Google’s Loon Brings Internet-By-Balloon To Kenya
If you live in a remote part of the world, you could be forgiven for thinking that an internet connection is impossible. How can you go online when you’re in a far-flung part of Africa, for instance?
Google’s sister-company Loon has come up with a solution to this problem. It has struck a deal with Telkon Kenya, the telecommunication company, to provide giant balloons that will give internet access to rural parts of Kenya.
Our web design Wilmslow agency is impressed with such innovation, but we do acknowledge that some experts have warned against the arrangement by suggesting that it could lead to a communications monopoly.
How Do The Balloons Work?
But for the purposes of this blog, our Wilmslow web design company would like to start by focusing on the technological advancements, rather than political issues. So how do the balloons work?
- The fleet of balloons are have antennae dangling down
- These antennae relay internet signals (which come from the ground) and they offer internet coverage for 5,000sq km
- The balloons float around 20km (12.4miles) above sea level. This means they are immune to air traffic, storms and wildlife
- Each balloon is the size of a tennis court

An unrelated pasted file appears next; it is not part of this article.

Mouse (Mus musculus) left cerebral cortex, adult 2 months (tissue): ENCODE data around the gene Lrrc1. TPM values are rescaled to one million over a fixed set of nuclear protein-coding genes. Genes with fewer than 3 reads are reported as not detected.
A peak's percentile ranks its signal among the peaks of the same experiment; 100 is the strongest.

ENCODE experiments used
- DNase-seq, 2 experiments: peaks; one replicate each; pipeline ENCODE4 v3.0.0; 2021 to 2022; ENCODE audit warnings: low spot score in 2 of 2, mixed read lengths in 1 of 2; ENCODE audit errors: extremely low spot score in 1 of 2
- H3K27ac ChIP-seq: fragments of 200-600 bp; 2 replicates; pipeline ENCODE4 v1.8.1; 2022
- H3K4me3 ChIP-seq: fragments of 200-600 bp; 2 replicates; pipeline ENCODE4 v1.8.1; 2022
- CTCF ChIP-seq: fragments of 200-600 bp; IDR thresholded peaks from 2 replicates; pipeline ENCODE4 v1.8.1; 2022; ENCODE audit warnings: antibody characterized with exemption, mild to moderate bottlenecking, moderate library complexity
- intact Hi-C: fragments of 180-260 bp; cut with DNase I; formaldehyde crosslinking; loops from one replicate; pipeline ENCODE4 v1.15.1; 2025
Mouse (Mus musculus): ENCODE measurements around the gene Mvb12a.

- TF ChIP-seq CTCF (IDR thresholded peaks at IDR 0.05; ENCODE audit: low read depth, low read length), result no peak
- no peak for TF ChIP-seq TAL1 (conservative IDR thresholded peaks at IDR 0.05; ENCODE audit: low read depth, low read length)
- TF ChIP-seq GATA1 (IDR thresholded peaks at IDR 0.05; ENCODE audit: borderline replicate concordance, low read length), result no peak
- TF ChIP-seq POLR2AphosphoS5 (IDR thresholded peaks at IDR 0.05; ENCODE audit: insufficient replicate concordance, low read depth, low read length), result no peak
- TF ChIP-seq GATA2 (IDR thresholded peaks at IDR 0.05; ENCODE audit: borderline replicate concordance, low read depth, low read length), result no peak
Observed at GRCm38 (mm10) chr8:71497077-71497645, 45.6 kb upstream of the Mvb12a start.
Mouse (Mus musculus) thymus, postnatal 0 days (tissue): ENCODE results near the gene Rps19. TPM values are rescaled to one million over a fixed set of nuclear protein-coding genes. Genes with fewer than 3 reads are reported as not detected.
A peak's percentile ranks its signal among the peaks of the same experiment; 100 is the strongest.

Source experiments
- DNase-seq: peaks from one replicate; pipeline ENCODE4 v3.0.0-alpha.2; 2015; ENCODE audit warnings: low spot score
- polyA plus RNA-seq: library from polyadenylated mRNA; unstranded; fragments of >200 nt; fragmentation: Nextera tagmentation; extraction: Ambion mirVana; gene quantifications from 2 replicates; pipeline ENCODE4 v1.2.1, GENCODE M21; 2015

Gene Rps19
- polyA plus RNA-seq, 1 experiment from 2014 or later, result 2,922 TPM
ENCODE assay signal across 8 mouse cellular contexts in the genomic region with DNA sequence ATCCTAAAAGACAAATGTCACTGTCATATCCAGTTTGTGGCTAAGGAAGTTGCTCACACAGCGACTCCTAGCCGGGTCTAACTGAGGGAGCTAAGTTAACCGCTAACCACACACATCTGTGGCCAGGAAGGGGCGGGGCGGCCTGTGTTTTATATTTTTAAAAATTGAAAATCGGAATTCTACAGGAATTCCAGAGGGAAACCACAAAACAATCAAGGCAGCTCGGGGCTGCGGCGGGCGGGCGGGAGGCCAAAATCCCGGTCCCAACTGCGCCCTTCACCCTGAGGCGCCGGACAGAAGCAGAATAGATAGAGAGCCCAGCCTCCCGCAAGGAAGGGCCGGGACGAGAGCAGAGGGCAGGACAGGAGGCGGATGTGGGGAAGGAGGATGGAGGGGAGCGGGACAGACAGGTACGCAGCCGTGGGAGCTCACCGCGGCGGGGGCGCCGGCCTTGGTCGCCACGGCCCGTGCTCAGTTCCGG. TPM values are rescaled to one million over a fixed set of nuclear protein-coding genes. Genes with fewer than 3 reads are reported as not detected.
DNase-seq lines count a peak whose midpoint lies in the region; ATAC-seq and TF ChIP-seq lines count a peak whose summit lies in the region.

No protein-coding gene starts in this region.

- They are made from polyethylene and powered by a solar panel, but they’re kept airborne with helium.
- They can stay in the air for months
How Did The Balloons Get Developed?
Loon emerged from a parent company called Alphabet, and originally it was known as Project Loon and developed in Alphabet’s experimental division, X. In July 2018, it became its own company, and the agreement with Telkon Kenya is its first commercial deal.
At our web design Wilmslow company we can imagine that laying cables or building mobile masts would be impractical in remote parts of Kenya. The country’s population is around 49 million, and the majority do have access to mobile phone coverage. But there are still many people who don’t have the option of choosing an internet provider.
So in many respects the balloons provide a perfect solution.
What Are The Concerns?
The main political issue revolves around the idea that Loon and Telkon Kenya would effectively have a monopoly. In short, there’s no other company that they would be competing against, so they could potentially dominate the market.
Ken Banks, an expert in communications, told BBC News: “Once these networks are in place, and dependency has reached a critical level, users are at the mercy of changes in business strategy, pricing, terms and conditions and so on.”
A Great Opportunity
But here at our Wilmslow web design agency we have noticed that other experts and commentators have praised the project. Overall, they see it as a great opportunity to bring internet connectivity to places that have never known it before.
“The partnership is a good step towards advancing connectivity,” said Nanjira Sambuli, advocacy manager for the World Wide Web Foundation. “However, it is imperative that this partnership not only achieves quality connectivity (4G) but also that it is affordable and meaningful.”
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